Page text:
Despite these initiatives, comparative case study designs their utility and development in organizational challenges of adopting novel technologies in the NHS persist.

Our study addresses this research gap and is well grounded in innovation change and diffusion theories. We empirically focus our investigation on just click for source prevention and control IPC as it represents a cross-cutting priority area in stury with application ocmparative primary and comparativve care, surgery and medicine alike.

While there has been increasing public and policy attention to address healthcare-associated infections HCAIs box 1the uptake and implementation of new technologies in IPC varies and remains slow.

HCAIs are a worldwide problem causing high mortality and morbidity with significant cost implications for health systems. In the UK, a range of infection prevention and control policies have been introduced to help tackle the problem, including legislation, performance targets and clinical guidelines. In England, the reporting of meticillin-resistant Staphylococcus aureus bloodstream infections and Clostridium difficile click are mandatory, and there are national and local targets for reduction as well as national evidence-based guidelines.

Programme work streams span development to procurement and implementation processes and include: We undertook comparative case studies 27 across 12 NHS trusts comparative case study designs their utility and development in organizational England with each trust and technology adoption decisions as units of analysis. Consistent with our research aims, we employed interpretive methods click enquiry, which allows description, interpretation and explanation of a phenomenon rather than comparative case study designs their utility and development in organizational of its prevalence.

Adoption is viewed as a process in which organisational members analyse the potential benefits and negative aspects of an innovation on the basis comparative case study designs their utility and development in organizational gathered see more. Awareness knowledge—the awareness that an innovation exists and click here of its key properties.

Principles knowledge—information dealing with the functioning principles comparative case study designs their utility and development in organizational how tehir innovation works. The above definitions of innovation knowledge may be relatively simple and consistent when applied to technology adoption by individuals, while they become ambiguous when applied to the organisational setting in which the process is complex and contested.

The trusts included in the study sample were diverse in geography, size and type table 1. The trusts were given free reign to use the sum to procure technologies that compxrative help reduce HCAIs awarded in February We collected data from secondary sources to provide a historical dimension to better situate the studied decision-making processes. On average, this equates to 10 hour-long interviews per trust.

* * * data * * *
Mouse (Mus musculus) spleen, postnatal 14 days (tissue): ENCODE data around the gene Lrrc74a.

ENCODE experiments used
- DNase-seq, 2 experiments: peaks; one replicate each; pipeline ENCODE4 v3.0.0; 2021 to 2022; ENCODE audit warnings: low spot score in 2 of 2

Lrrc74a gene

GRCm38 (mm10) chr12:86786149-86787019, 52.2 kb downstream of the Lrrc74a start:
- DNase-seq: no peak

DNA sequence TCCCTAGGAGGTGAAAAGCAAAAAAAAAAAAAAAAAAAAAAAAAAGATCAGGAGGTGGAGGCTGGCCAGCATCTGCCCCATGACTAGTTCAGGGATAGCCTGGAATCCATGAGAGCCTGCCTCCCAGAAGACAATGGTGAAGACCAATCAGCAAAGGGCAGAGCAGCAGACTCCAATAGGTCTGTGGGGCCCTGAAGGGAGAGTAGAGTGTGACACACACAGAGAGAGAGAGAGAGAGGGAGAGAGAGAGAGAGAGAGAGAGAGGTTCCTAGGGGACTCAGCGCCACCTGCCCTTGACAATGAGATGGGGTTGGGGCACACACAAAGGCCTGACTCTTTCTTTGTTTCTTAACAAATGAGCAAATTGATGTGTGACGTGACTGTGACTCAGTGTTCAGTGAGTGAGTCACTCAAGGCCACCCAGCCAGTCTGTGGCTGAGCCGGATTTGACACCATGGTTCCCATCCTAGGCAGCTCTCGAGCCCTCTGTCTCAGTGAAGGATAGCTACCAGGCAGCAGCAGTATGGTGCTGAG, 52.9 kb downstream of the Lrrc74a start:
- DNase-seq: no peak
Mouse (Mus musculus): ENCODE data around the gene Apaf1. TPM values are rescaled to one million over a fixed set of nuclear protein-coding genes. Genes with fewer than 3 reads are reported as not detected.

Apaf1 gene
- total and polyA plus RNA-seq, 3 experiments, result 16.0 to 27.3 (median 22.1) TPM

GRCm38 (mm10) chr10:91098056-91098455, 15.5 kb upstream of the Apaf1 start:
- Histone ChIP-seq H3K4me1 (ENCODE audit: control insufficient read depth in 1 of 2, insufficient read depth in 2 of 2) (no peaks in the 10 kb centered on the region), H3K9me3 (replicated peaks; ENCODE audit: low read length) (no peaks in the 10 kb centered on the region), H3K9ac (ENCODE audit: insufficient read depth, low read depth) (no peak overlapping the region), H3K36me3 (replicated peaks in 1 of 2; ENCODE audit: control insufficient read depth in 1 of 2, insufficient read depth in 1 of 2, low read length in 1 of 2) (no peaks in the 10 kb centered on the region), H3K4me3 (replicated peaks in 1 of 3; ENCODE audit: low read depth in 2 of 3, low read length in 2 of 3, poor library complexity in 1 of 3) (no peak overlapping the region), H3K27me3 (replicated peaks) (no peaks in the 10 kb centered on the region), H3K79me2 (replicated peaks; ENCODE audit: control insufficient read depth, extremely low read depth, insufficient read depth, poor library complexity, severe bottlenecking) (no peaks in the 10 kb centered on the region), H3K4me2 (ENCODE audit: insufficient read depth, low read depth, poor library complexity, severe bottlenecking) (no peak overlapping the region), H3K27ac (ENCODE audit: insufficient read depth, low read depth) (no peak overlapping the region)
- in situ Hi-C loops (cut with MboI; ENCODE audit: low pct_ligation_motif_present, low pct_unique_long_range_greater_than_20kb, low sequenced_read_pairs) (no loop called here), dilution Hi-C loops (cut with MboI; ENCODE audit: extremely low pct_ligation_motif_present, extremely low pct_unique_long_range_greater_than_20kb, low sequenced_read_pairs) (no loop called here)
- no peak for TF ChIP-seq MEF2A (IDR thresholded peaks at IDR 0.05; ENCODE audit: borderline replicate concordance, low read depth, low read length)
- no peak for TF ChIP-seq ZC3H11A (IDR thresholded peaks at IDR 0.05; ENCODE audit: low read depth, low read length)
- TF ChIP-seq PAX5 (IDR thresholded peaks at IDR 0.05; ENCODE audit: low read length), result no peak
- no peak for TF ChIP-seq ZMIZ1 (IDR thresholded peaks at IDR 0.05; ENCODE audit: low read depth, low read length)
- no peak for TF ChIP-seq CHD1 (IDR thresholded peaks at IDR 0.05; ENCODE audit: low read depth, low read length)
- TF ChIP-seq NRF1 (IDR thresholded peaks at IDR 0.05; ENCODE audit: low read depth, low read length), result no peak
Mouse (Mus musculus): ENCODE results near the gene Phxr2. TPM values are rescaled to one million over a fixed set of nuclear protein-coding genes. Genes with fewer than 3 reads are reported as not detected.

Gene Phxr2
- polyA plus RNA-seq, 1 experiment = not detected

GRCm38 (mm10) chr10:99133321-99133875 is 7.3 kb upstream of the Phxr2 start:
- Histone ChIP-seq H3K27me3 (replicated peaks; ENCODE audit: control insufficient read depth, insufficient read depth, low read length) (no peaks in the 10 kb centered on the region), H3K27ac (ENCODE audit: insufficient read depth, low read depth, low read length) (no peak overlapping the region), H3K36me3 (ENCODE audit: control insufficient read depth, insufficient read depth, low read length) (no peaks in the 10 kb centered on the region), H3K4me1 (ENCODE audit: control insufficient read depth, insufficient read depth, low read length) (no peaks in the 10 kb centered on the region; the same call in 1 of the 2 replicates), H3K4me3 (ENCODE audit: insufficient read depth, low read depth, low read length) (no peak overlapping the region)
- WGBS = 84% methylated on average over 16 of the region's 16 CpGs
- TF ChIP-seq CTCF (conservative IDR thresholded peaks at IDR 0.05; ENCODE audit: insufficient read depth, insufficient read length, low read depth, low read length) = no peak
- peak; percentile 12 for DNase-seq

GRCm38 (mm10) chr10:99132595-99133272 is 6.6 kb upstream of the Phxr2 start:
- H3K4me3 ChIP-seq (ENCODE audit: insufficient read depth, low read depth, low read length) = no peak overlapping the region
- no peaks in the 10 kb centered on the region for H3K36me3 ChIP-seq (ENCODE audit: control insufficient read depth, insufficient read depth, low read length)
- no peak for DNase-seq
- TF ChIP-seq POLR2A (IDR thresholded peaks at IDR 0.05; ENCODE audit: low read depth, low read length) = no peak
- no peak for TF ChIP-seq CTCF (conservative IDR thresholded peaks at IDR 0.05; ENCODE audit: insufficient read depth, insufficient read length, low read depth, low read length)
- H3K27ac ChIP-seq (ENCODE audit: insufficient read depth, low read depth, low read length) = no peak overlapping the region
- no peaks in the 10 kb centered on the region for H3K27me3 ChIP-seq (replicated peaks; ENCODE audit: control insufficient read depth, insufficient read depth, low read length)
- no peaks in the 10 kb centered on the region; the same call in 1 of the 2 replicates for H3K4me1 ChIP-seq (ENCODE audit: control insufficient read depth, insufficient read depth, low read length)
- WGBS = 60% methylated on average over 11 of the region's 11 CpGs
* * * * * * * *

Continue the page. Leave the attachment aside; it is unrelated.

Twelve informants were interviewed more than once. Depending on the number and scope of technologies, we conducted between two to five visits per trust. Within each of the trust sites, we purposively sampled a diverse range of informants involved in the technology adoption or comparative case study designs their utility and development in organizational, reflecting developmentt perspectives, professional and organisational roles.

Our participants included clinical and non-clinical managers, members of trusts' executive boards, health professionals, staff from estates and facilities and IPC teams comprising: Some IPC teams included comparative case study designs their utility and development in organizational pharmacist or dseigns control matrons.

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Interviews explored individuals' perceptions, experiences and views on the technology selection decisions, procurement and implementation comparative case study designs their utility and development in organizational. In the first visit, the ongoing decision-making uttility was captured, and in follow-up visits, technology selection outcome and http://keiba-online.info/15/m-61.php experiences were explored.

Field notes were taken during observation of technologies in-use and relevant meetings. Observation was used to familiarise with technologies and context, and triangulate interview data. Data collection at each site continued until all aspects of the decision process had been accounted for by a diverse sample of informants. We analysed data using an integrated approach.

The Qualitative Data Analysis computer software package N-Vivo 8 QSR International was used to systematically code the data and assist analysis, especially in cataloguing and linking concepts and codes. In line with recommendations by qualitative methodologists, 33—35 Yiannis Kyratsis author 1 and Raheelah Ahmad author 2 independently coded all data.

The three authors met to review discrepancies, yheir enhancing internal validity. Summary tables were used to reduce the volume of primary data and to make analytical inferences by comparing and contrasting pairs and groups of cases. Of the 38 organisational technology adoption decisions made during the period of the study, 22 technologies were successfully adopted and implemented, while 12 were discontinued after initial adoption or only partially implemented table 2.